INTERVIEW: ‘The Kids Are Alright’ Tackles Irish Catholicism and the 70s

Specificity is a key ingredient of comedy, so it makes sense that ABC is premiering yet another half-hour show that revolves around a very unique family in a very unique time. The Kids Are Alright will air its first episode, a side-splitting look into a family of eight boys raised in an Irish Catholic home,  tonight at 8:30 EST. To celebrate, actress Mary McCormack and creator Tim Doyle chatted with us about what to expect while at Paley Fest this year. Check out the interviews below to see whether or not your interest is piqued:

Mary McCormack plays the near-agoraphobic Peggy Cleary, who is the heart of the household and keeps everything running. “I think she’s a really interesting character,” McCormack gushed about her role. “She’s overbearing and super controlling. Her house is her world.” Surprisingly, Peggy only leaves her house to go to church, which is an important part of the world of The Kids Are Alright. Even their bingo games are at church, and said church is at the center of the pilot when her eldest son decides not to join the seminary after all. But the actress explained that Peggy’s controlling nature was “all out of love, but it’s a lot. She’s a force.”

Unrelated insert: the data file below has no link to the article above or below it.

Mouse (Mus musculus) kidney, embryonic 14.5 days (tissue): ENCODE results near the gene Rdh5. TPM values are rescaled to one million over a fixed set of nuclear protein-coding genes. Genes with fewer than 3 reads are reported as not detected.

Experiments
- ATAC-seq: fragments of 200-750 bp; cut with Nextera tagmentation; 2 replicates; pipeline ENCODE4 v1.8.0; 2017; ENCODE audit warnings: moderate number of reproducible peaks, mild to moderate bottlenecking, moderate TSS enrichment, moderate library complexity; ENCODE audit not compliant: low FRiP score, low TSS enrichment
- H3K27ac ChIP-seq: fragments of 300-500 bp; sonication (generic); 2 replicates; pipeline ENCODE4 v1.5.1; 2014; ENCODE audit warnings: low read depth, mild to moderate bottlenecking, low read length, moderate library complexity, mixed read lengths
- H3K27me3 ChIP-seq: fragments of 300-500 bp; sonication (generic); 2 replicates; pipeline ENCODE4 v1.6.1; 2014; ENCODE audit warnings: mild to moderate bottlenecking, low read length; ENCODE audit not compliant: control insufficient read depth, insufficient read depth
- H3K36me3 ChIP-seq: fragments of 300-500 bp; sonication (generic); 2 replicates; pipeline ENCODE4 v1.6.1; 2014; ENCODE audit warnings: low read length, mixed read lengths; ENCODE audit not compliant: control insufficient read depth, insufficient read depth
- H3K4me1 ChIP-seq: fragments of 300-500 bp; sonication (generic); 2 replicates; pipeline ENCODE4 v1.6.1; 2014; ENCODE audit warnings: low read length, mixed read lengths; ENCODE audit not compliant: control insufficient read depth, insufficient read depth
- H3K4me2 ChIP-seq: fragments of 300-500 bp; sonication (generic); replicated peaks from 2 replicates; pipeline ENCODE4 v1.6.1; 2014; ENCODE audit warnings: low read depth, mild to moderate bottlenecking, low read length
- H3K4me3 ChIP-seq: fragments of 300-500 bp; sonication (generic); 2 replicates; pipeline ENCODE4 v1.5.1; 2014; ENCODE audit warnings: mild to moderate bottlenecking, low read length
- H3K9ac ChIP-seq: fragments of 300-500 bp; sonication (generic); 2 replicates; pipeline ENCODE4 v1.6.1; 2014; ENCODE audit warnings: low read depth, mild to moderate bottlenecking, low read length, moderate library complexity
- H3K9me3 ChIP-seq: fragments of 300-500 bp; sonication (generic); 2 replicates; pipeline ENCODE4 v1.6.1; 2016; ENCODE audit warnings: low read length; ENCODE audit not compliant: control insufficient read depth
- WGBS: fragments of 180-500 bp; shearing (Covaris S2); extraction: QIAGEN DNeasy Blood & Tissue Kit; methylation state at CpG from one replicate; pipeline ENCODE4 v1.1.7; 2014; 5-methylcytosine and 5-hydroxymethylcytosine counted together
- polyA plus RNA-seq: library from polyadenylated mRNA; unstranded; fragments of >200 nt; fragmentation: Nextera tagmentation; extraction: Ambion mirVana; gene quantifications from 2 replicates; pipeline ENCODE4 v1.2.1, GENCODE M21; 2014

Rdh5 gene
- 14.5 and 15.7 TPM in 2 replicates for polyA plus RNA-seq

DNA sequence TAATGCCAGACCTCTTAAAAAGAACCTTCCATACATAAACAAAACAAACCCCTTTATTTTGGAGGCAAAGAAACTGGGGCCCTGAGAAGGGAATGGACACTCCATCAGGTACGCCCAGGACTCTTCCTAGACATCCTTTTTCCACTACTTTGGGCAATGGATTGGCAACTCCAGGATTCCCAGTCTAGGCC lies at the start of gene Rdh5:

The family’s Irish background and Catholic religion play a huge role in the show. “Even just an Irish style of parenting is a big part of the show,” McCormack added. “It’s a cultural sort of Irish-ness that I relate to.” Peggy is easy to relate to for any woman who has gotten in over her head trying to keep everyone else afloat, regardless of their own cultural history, but it’s that specificity which adds the necessary authenticity to elevate The Kids Are Alright beyond standard comedy.

Tim Doyle has previously been a part of creating unique and quirky comedies such as Better Off Ted, but he had a different approach when developing The Kids Are Alright. “It’s a little more down-to-earth, it’s a little more grounded in the reality of a family and the limitations of resources that a family this size has,” Doyle said. He grew up in a family of similar size that often lacked the finer things, “but it wasn’t a grim thing.”

Growing up in a family of all boys during the 70s gave Doyle a lot of material from which to pick and choose. Almost every aspect of the show has an analogue to his own childhood, and according to him, “The incidents in this story are very true to things that happened in my childhood.” Audiences will find out tomorrow just how many of those experiences have analogues to their own lives as well.